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Pace and Shape of Aging

MaxO Research Cluster on the Pace and Shape Framework

The framework aims to facilitate comparing populations that live and die on different time scales and show qualitatively different types of aging, which is typical for data in biodemography. For example, lifespan varies dramatically ranging from minutes to centuries across species.  And even within humans, lifespan ranges from several years in crisis populations to many decades across time and place.

Pace captures time scale and is typically represented by mean ages at death. Shape captures the scale-free pattern of death. It distinguishes between positive, nil or negative aging and is typically represented by measures of relative spread of death over the life course. Shape not only classifies types and degrees of aging, but also quantifies lifespan equality.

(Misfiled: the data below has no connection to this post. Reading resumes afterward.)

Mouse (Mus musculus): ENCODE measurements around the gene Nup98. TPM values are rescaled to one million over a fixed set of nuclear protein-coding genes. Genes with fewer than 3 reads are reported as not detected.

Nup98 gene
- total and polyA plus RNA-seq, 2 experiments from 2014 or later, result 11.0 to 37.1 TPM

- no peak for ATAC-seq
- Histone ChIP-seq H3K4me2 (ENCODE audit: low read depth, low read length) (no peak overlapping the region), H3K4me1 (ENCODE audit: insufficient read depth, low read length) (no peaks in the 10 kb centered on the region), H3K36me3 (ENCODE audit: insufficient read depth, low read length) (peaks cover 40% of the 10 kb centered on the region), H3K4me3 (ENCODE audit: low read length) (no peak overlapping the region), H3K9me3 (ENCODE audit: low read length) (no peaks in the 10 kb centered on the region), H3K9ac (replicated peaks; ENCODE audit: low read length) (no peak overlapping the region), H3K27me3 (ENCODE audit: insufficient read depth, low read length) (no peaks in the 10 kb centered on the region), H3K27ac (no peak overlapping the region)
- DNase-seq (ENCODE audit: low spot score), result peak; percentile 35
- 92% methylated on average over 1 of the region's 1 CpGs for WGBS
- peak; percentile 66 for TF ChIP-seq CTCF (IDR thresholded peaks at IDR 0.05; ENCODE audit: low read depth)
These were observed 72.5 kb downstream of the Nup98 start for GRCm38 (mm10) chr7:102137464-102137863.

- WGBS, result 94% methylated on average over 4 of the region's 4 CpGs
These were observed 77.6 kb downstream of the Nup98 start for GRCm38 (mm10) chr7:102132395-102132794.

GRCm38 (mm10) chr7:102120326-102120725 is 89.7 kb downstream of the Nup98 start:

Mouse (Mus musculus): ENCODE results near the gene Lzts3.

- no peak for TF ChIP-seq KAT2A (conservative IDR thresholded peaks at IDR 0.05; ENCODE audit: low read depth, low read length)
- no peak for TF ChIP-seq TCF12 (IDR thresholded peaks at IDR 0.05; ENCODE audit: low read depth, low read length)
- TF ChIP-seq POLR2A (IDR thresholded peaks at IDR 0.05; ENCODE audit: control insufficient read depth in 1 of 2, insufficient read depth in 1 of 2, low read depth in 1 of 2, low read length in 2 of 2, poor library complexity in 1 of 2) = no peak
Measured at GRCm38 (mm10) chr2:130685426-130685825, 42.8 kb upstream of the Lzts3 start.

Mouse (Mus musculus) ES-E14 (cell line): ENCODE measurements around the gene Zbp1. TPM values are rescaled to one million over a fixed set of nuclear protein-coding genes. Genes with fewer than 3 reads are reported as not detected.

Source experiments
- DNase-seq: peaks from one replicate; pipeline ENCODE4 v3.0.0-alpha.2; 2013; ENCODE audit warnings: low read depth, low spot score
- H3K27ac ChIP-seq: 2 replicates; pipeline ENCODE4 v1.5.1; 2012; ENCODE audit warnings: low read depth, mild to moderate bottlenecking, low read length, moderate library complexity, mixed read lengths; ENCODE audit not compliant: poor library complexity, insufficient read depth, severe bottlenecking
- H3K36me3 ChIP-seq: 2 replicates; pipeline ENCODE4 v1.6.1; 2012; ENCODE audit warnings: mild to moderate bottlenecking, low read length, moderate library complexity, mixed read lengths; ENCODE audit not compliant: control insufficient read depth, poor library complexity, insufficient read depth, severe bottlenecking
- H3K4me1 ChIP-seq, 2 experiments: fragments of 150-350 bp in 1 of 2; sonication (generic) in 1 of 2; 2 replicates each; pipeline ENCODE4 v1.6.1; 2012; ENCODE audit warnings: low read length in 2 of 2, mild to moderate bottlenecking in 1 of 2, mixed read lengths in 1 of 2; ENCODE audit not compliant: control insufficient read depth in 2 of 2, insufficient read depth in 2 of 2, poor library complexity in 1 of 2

Applications include studies of the diversity of aging across species, the relationship between pace and shape within humans and primates, within and across clades in animals and plants, the pace and shape of causes of death in humans across countries, and analyzing the impact of diet on pace and shape in lab organisms such as D. melanogaster. Some applications, such as quantifying the impact of pace vs. shape in crisis populations in humans and in captive vs wild populations in nonhumans entail the need for further development of the pace shape framework.

Researchers:

Coordinator: Annette Baudisch 

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